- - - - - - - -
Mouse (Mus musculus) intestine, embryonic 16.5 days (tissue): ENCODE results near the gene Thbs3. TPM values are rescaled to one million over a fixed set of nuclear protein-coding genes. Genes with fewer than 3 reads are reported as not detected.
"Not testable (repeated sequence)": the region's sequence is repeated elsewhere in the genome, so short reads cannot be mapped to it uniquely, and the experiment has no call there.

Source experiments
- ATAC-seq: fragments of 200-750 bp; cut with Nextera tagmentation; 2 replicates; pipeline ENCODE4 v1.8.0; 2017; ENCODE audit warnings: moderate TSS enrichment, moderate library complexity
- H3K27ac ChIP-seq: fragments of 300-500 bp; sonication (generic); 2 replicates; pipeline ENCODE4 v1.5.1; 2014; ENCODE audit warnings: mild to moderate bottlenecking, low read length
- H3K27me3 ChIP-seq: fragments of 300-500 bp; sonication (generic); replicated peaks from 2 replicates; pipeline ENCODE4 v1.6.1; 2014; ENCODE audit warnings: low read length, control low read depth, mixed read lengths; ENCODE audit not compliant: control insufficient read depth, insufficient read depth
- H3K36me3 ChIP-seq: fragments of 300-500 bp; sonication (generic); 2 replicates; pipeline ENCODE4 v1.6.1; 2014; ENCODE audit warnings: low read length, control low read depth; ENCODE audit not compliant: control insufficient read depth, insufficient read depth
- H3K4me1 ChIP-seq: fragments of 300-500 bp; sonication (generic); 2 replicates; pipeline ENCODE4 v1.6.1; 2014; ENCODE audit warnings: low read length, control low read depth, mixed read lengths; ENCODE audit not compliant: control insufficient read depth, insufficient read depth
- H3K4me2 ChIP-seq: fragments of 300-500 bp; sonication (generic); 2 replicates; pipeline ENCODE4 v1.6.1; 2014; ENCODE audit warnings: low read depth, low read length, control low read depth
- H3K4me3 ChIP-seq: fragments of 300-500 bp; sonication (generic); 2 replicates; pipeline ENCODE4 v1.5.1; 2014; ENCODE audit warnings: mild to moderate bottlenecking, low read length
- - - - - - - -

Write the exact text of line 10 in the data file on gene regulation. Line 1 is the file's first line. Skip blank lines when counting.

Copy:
- H3K4me3 ChIP-seq: fragments of 300-500 bp; sonication (generic); 2 replicates; pipeline ENCODE4 v1.5.1; 2014; ENCODE audit warnings: mild to moderate bottlenecking, low read length